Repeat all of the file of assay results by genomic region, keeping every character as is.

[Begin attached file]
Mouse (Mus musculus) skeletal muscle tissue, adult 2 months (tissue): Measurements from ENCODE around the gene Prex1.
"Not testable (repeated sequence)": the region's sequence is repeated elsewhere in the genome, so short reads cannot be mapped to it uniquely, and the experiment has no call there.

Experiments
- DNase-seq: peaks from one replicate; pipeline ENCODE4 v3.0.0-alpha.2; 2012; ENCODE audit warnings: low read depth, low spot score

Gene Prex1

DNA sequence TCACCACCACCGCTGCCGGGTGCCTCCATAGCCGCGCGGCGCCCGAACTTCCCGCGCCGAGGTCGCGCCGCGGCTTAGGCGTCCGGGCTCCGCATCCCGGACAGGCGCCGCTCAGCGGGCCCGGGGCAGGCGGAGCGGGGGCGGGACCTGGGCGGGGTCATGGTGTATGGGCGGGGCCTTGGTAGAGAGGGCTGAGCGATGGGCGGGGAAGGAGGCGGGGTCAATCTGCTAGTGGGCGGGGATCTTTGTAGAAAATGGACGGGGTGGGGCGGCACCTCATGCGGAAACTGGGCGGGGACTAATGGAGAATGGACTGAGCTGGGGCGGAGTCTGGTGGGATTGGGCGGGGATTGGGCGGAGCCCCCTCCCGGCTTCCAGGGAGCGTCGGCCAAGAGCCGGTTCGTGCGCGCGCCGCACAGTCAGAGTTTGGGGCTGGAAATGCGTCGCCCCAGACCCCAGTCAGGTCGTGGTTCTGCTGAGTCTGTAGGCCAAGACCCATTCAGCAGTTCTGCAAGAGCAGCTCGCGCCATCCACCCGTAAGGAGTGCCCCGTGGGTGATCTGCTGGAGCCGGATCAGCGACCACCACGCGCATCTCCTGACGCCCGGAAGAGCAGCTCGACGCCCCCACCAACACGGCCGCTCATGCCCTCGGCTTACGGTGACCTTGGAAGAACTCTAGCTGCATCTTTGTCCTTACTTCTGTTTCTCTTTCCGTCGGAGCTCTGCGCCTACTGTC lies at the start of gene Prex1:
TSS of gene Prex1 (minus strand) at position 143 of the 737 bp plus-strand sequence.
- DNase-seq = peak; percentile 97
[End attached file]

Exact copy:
Mouse (Mus musculus) skeletal muscle tissue, adult 2 months (tissue): Measurements from ENCODE around the gene Prex1.
"Not testable (repeated sequence)": the region's sequence is repeated elsewhere in the genome, so short reads cannot be mapped to it uniquely, and the experiment has no call there.

Experiments
- DNase-seq: peaks from one replicate; pipeline ENCODE4 v3.0.0-alpha.2; 2012; ENCODE audit warnings: low read depth, low spot score

Gene Prex1

DNA sequence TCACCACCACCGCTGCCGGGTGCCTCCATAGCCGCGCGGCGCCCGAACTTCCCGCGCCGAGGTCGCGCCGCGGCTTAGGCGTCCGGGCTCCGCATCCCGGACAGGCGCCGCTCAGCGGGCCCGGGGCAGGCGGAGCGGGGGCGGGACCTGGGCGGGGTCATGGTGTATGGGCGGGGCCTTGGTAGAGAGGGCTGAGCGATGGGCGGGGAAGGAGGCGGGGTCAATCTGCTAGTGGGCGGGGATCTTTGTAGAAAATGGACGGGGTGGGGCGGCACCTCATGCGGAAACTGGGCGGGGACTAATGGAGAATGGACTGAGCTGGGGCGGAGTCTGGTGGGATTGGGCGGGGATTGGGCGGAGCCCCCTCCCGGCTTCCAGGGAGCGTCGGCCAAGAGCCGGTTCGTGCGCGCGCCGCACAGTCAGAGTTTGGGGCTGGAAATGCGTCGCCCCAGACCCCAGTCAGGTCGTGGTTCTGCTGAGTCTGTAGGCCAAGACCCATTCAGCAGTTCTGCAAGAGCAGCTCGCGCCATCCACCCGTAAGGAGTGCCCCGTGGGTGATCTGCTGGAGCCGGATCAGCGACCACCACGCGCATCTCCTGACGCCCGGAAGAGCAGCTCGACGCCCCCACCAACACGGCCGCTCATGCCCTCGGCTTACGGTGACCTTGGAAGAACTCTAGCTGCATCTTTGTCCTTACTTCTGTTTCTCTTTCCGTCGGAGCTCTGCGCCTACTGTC lies at the start of gene Prex1:
TSS of gene Prex1 (minus strand) at position 143 of the 737 bp plus-strand sequence.
- DNase-seq = peak; percentile 97